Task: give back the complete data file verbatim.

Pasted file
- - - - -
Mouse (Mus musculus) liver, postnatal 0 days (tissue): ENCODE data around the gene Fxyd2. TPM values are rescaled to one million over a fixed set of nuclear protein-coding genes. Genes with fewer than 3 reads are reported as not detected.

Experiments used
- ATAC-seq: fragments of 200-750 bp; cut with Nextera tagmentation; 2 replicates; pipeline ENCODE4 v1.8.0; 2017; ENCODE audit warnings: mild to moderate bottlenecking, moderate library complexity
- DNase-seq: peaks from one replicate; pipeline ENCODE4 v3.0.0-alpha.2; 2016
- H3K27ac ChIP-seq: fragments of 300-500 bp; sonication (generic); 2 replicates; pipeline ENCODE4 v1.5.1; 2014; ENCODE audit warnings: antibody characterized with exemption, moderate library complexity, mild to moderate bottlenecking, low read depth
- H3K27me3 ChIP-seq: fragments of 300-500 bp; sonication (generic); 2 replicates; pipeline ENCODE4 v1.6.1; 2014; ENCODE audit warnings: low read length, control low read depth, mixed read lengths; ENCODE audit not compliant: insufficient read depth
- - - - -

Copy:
Mouse (Mus musculus) liver, postnatal 0 days (tissue): ENCODE data around the gene Fxyd2. TPM values are rescaled to one million over a fixed set of nuclear protein-coding genes. Genes with fewer than 3 reads are reported as not detected.

Experiments used
- ATAC-seq: fragments of 200-750 bp; cut with Nextera tagmentation; 2 replicates; pipeline ENCODE4 v1.8.0; 2017; ENCODE audit warnings: mild to moderate bottlenecking, moderate library complexity
- DNase-seq: peaks from one replicate; pipeline ENCODE4 v3.0.0-alpha.2; 2016
- H3K27ac ChIP-seq: fragments of 300-500 bp; sonication (generic); 2 replicates; pipeline ENCODE4 v1.5.1; 2014; ENCODE audit warnings: antibody characterized with exemption, moderate library complexity, mild to moderate bottlenecking, low read depth
- H3K27me3 ChIP-seq: fragments of 300-500 bp; sonication (generic); 2 replicates; pipeline ENCODE4 v1.6.1; 2014; ENCODE audit warnings: low read length, control low read depth, mixed read lengths; ENCODE audit not compliant: insufficient read depth